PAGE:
Debt-burdened Canadian seniors need to tighten their belts this holiday season
Canadian seniors’ debts have increased by 6.8% in just one year to an average of $13,380. Although they owe less than any other age group, their debt-burden is rising more rapidly than other segments.
Canadians overall owed a record $1.523 trillion in the third quarter of 2014, compared to $1.448 trillion in the second quarter, Equifax Canada reported earlier this month. The average Canadian owes $20,891, excluding mortgages, which is 2.7% more than in 2013.
Younger Canadian seniors, i.e. those aged from 65 to 70, often carry large debts because they are helping out both their adult children and aging parents. Many live on fixed incomes and also have unexpected medical bills to cope with.
Equifax Canada urges Canadian seniors to be super-careful regarding their spending during the holiday shopping season.
A study published by the Financial Consumer Agency of Canada earlier this month revealed that the number of seniors in Canada who are declaring themselves bankrupt is rising at an alarming rate. The authors said a growing number of Canadians are entering retirement carrying a larger burden of debt compared to years ago.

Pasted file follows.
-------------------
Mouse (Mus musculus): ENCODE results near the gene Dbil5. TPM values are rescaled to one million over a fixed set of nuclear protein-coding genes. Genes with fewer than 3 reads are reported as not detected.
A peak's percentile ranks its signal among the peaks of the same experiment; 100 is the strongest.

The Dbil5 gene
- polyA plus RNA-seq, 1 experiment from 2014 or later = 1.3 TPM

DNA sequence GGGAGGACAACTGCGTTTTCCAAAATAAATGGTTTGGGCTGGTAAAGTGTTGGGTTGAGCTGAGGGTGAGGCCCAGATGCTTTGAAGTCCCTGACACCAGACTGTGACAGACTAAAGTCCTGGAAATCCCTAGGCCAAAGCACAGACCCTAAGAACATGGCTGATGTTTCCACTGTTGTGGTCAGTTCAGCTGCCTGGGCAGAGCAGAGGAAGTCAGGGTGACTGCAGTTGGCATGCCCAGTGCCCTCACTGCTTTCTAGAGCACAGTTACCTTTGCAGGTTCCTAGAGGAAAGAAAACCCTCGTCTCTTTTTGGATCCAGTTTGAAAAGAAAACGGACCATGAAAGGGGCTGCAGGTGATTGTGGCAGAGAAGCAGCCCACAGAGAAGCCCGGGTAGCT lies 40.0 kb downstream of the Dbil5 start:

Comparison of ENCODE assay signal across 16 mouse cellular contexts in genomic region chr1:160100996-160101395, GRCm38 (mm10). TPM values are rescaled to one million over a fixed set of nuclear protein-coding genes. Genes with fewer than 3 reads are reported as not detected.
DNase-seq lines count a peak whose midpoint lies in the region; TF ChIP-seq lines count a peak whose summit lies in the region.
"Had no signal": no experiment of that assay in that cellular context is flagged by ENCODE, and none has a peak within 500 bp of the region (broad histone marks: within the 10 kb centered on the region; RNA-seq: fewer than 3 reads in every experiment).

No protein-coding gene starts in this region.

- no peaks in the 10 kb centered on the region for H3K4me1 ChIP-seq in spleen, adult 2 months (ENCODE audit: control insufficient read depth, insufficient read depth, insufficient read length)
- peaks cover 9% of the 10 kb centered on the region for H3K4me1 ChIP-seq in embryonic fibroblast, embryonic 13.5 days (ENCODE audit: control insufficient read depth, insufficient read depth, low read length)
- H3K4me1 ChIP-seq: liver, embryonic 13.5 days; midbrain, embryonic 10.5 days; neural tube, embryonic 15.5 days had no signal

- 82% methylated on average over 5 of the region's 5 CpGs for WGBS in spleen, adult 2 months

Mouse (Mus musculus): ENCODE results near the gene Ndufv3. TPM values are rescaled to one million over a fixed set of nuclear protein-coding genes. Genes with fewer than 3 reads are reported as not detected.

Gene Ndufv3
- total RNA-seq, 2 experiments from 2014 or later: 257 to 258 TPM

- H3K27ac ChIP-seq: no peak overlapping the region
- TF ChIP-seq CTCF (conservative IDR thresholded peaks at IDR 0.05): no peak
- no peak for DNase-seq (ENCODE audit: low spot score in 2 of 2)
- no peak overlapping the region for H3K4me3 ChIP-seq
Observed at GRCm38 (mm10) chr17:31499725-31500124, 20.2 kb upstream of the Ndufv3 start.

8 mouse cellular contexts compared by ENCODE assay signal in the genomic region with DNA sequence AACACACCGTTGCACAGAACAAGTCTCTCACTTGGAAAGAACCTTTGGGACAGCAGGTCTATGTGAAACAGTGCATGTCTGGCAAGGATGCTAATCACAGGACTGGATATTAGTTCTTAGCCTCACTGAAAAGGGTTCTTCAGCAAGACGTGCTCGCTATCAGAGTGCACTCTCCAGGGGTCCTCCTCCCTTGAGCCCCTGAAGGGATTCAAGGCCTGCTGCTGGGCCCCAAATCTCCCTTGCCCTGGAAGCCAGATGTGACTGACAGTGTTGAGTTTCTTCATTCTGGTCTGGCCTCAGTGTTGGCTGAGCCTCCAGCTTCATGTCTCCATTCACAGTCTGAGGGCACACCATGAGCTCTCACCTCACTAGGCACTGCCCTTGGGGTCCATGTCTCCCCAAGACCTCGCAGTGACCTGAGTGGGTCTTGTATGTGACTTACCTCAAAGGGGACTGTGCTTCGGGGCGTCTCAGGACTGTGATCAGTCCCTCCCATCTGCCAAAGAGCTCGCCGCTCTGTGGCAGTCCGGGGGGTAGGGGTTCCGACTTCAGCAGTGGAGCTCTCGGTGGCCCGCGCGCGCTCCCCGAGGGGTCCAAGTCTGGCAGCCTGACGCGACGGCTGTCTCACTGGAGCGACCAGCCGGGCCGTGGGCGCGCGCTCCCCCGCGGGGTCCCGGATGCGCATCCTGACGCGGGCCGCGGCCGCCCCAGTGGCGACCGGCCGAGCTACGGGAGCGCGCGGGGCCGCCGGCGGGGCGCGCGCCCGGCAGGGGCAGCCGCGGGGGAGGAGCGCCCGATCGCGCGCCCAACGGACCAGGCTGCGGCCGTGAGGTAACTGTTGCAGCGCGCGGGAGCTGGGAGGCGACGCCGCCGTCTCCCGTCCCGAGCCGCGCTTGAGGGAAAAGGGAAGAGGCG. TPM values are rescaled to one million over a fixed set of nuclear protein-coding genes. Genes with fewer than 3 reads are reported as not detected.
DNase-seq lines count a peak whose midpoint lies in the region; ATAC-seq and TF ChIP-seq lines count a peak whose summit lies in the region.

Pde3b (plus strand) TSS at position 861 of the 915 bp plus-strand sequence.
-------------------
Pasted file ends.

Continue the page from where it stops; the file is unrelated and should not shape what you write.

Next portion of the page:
Canadian senior debt is growing at an alarming rate, reports show.
“Demographic, economic and even behavioral trends suggest that the current landscape for Canadians as they head into their retirement years is challenging.”
Financial Post quotes Blake Elyea, of Grant Thornton’s consumer insolvency team in Vancouver, who says they are dealing with a growing number of seniors as clients. In 2013, those aged 65+ represented 9.5% of their insolvency filings, compared to 9.2% in 2012 and 9.1% in 2011.
Mr. Elyea said:
“The common thing that I see is either poor planning or no planning for retirement and maintaining your pre-retirement lifestyle. Then when your income changes, the shortfall is being backstopped with credit cards and a line of credit.”
Demand for credit in the third quarter of this year was higher than in Q3 2013, says Equifax Canada, driven mainly by car loans and credit card business.
Are the debt estimates accurate?
Brokers across Canada have questioned the accuracy of Equifax Canada’s debt estimates.
MortgageBrokerNews.ca quoted James Robinson of the Mortgage Centre, who wrote:
“I wonder if this amount is based on the snapshot reporting collected by Equifax? For those of us that always pay our credit card balances in full every month, the balances reported on our credit report are inaccurate as it shows the balance on the day reported.”
“The result could be a significant overstating of debt levels in Canada. I do not use a credit card as a debt facility, but simply a way to keep my money in my possession a little longer.”